Chapter 1: The Tempter

One warm March day, I was walking as usual on the wrong side of the road on my way to school. I was walking straight on, looking down at my tennis shoes. The snow that had not yet managed to melt and run down into the ditch, stuck to the soles of my shoes in gritty lumps. My feet were wet and cold and I could hardly feel them. I was not completely sure that I was actually on my way to school.

For some reason, I didn’t spot him until he had come quite near. On the right side of the road, of course, he was that sort of person that would walk on the correct side of the road and believed in the highway code. But I didn’t know that. I still knew nothing about him, anything about all the paradoxes. All I knew was what I saw: him coming towards me, on my side of the road. I heard a lorry approaching from behind. And my feet were already wet and were numb in any case, so I jumped into the strip of lumps of snow and slush that were between the edge of the road and the ditch.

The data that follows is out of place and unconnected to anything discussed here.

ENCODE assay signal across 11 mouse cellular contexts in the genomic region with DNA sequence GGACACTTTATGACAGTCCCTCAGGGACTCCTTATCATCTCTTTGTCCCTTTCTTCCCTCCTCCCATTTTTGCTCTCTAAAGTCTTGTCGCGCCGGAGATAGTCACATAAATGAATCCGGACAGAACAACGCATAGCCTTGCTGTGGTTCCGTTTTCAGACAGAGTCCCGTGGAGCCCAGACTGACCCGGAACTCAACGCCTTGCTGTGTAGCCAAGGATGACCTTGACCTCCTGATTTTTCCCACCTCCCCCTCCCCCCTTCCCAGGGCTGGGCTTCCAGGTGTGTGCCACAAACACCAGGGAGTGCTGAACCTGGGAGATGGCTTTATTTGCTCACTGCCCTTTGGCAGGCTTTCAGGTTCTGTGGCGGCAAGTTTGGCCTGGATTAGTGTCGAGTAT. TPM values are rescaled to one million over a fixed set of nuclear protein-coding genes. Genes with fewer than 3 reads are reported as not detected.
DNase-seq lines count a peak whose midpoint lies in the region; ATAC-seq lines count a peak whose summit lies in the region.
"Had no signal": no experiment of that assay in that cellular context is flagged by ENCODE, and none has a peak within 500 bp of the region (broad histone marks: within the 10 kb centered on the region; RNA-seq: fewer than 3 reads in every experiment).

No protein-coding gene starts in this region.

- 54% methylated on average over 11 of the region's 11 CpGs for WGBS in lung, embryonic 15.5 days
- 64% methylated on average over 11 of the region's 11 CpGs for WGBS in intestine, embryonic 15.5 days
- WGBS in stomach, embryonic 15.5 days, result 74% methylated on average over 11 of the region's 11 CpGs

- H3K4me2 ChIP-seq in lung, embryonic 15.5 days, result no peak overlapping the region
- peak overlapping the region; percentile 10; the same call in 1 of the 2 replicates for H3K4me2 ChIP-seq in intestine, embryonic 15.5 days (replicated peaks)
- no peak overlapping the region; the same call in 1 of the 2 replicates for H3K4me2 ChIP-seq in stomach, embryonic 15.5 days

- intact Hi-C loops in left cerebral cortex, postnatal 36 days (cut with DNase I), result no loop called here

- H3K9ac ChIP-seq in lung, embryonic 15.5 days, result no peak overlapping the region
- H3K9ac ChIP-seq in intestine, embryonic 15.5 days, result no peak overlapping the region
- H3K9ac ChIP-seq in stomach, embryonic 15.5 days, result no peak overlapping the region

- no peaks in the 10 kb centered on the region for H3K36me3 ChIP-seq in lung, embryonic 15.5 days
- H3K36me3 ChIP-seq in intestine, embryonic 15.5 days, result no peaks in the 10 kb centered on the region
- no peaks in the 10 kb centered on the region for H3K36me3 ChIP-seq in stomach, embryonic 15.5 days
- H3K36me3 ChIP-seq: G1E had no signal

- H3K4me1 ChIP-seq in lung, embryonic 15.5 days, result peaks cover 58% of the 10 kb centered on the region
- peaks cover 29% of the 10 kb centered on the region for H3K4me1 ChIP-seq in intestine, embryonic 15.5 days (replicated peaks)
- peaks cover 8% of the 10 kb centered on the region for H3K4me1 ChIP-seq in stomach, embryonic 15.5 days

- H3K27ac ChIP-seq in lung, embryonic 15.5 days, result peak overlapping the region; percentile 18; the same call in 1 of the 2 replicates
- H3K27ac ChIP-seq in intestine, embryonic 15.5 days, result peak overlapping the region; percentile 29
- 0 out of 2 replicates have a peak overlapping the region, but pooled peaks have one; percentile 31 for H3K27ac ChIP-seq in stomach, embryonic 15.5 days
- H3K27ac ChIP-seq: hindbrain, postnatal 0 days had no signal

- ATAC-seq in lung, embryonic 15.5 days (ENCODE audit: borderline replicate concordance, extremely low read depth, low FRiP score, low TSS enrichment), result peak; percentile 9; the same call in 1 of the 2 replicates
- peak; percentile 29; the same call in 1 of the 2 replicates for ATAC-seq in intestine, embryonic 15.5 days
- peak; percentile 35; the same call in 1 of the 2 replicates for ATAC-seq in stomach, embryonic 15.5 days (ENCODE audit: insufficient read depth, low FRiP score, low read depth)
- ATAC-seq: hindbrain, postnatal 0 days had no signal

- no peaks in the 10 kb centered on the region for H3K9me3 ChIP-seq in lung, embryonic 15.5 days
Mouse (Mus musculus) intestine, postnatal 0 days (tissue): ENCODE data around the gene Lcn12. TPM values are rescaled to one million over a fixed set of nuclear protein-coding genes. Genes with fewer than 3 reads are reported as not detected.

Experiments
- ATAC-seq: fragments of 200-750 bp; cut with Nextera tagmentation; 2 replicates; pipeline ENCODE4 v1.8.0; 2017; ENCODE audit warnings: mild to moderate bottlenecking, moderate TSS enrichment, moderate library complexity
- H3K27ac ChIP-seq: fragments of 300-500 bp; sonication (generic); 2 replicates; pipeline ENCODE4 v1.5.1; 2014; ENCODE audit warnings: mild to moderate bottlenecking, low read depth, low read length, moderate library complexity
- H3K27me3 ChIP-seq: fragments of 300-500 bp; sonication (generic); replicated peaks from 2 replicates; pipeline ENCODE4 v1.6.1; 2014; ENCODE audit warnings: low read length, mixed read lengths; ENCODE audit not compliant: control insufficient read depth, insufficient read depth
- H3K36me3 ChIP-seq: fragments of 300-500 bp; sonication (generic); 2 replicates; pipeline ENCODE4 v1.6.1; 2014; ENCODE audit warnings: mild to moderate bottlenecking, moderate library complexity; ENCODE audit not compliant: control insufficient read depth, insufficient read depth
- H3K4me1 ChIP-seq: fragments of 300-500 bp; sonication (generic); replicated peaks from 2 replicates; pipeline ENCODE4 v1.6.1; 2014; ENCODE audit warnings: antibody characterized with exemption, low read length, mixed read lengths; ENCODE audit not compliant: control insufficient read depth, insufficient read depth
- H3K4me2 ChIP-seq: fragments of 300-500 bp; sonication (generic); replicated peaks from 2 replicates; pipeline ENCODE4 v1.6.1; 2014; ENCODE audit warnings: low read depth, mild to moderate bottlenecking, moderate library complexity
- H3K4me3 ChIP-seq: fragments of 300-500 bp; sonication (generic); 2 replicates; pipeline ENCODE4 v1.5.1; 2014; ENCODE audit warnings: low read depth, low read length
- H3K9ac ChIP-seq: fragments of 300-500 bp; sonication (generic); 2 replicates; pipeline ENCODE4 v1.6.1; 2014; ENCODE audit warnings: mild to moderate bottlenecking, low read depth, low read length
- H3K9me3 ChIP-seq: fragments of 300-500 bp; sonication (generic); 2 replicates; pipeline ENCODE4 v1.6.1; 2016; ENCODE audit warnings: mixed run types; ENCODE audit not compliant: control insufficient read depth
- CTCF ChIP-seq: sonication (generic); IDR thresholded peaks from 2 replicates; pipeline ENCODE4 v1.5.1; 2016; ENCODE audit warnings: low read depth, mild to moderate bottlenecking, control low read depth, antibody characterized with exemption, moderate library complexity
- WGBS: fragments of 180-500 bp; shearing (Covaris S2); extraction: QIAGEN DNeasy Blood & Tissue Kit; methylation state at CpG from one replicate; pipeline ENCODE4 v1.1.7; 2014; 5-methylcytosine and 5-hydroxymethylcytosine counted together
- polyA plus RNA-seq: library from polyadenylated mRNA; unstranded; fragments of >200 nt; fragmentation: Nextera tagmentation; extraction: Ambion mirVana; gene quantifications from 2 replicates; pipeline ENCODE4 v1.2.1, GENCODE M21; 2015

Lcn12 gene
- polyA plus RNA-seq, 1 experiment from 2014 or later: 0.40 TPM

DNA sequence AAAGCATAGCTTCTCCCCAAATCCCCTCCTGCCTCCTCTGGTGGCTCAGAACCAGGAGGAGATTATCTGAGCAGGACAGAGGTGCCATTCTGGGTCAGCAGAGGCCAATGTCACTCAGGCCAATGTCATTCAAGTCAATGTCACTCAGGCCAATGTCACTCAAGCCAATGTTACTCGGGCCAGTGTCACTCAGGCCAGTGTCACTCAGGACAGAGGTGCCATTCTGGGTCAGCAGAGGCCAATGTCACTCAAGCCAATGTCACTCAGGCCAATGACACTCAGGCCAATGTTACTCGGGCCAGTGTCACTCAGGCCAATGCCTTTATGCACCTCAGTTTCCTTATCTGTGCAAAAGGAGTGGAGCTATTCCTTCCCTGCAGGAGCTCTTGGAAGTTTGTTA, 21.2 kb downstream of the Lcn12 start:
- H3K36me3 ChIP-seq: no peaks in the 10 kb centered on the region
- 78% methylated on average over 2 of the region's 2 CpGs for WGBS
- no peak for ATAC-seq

He was approaching very slowly, so I had to stand there in the slush for a good while. And I stood and stood and stood waiting for him to pass. It was in fact quite warm, but he was wearing a long winter coat. It reminded me of a priest’s soutane, sat tight and had no coat tails. He was walking all the time, but it looked as if he wasn’t getting any nearer. His cap was threadbare and lined with fur, half a century old no doubt, and the scarf he had wound a couple of turns round his neck was knitted, thick and flecked with green. His face was gaunt and his jaw was covered with a short but untrimmed mid-brown coloured beard. No, I didn’t look away. I stood there, almost in the ditch, and stared.

When he had come up to me he stopped. His eyes were an icy blue and it almost hurt to look into them.

– Good morning, he said. My name is Andrej Krapl. Excuse me for asking, but what are you doing?

– Standing in the ditch, I said. There’s a lorry coming up behind me.